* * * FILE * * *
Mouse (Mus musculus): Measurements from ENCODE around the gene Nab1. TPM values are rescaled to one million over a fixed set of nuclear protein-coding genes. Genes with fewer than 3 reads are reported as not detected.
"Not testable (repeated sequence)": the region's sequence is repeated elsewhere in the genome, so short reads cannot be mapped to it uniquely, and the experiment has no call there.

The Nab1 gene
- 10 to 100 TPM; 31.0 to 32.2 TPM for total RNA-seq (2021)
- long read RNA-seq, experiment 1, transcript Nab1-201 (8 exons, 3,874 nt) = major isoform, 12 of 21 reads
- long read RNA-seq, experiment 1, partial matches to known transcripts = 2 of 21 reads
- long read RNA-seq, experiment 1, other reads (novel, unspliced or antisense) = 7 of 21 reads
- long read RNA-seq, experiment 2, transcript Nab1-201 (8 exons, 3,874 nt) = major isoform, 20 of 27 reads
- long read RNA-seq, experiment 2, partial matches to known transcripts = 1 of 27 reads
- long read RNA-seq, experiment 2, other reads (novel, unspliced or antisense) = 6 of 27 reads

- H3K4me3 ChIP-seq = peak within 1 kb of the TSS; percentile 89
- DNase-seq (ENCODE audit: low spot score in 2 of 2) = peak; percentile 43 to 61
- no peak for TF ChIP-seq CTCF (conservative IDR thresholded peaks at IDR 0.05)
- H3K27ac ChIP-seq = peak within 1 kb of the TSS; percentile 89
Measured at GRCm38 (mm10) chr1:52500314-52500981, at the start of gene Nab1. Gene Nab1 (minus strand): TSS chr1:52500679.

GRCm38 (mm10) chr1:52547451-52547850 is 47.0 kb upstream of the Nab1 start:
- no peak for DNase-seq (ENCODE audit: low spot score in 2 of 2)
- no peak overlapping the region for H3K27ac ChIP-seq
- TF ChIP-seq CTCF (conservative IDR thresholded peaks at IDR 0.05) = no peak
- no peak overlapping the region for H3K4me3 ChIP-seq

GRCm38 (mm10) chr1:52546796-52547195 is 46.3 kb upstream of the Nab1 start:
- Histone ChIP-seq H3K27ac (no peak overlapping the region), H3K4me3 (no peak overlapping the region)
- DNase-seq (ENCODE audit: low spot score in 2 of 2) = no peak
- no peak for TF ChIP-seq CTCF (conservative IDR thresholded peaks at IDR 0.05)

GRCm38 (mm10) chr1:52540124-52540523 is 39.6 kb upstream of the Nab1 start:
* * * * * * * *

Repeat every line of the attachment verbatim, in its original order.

Mouse (Mus musculus): Measurements from ENCODE around the gene Nab1. TPM values are rescaled to one million over a fixed set of nuclear protein-coding genes. Genes with fewer than 3 reads are reported as not detected.
"Not testable (repeated sequence)": the region's sequence is repeated elsewhere in the genome, so short reads cannot be mapped to it uniquely, and the experiment has no call there.

The Nab1 gene
- 10 to 100 TPM; 31.0 to 32.2 TPM for total RNA-seq (2021)
- long read RNA-seq, experiment 1, transcript Nab1-201 (8 exons, 3,874 nt) = major isoform, 12 of 21 reads
- long read RNA-seq, experiment 1, partial matches to known transcripts = 2 of 21 reads
- long read RNA-seq, experiment 1, other reads (novel, unspliced or antisense) = 7 of 21 reads
- long read RNA-seq, experiment 2, transcript Nab1-201 (8 exons, 3,874 nt) = major isoform, 20 of 27 reads
- long read RNA-seq, experiment 2, partial matches to known transcripts = 1 of 27 reads
- long read RNA-seq, experiment 2, other reads (novel, unspliced or antisense) = 6 of 27 reads

- H3K4me3 ChIP-seq = peak within 1 kb of the TSS; percentile 89
- DNase-seq (ENCODE audit: low spot score in 2 of 2) = peak; percentile 43 to 61
- no peak for TF ChIP-seq CTCF (conservative IDR thresholded peaks at IDR 0.05)
- H3K27ac ChIP-seq = peak within 1 kb of the TSS; percentile 89
Measured at GRCm38 (mm10) chr1:52500314-52500981, at the start of gene Nab1. Gene Nab1 (minus strand): TSS chr1:52500679.

GRCm38 (mm10) chr1:52547451-52547850 is 47.0 kb upstream of the Nab1 start:
- no peak for DNase-seq (ENCODE audit: low spot score in 2 of 2)
- no peak overlapping the region for H3K27ac ChIP-seq
- TF ChIP-seq CTCF (conservative IDR thresholded peaks at IDR 0.05) = no peak
- no peak overlapping the region for H3K4me3 ChIP-seq

GRCm38 (mm10) chr1:52546796-52547195 is 46.3 kb upstream of the Nab1 start:
- Histone ChIP-seq H3K27ac (no peak overlapping the region), H3K4me3 (no peak overlapping the region)
- DNase-seq (ENCODE audit: low spot score in 2 of 2) = no peak
- no peak for TF ChIP-seq CTCF (conservative IDR thresholded peaks at IDR 0.05)

GRCm38 (mm10) chr1:52540124-52540523 is 39.6 kb upstream of the Nab1 start: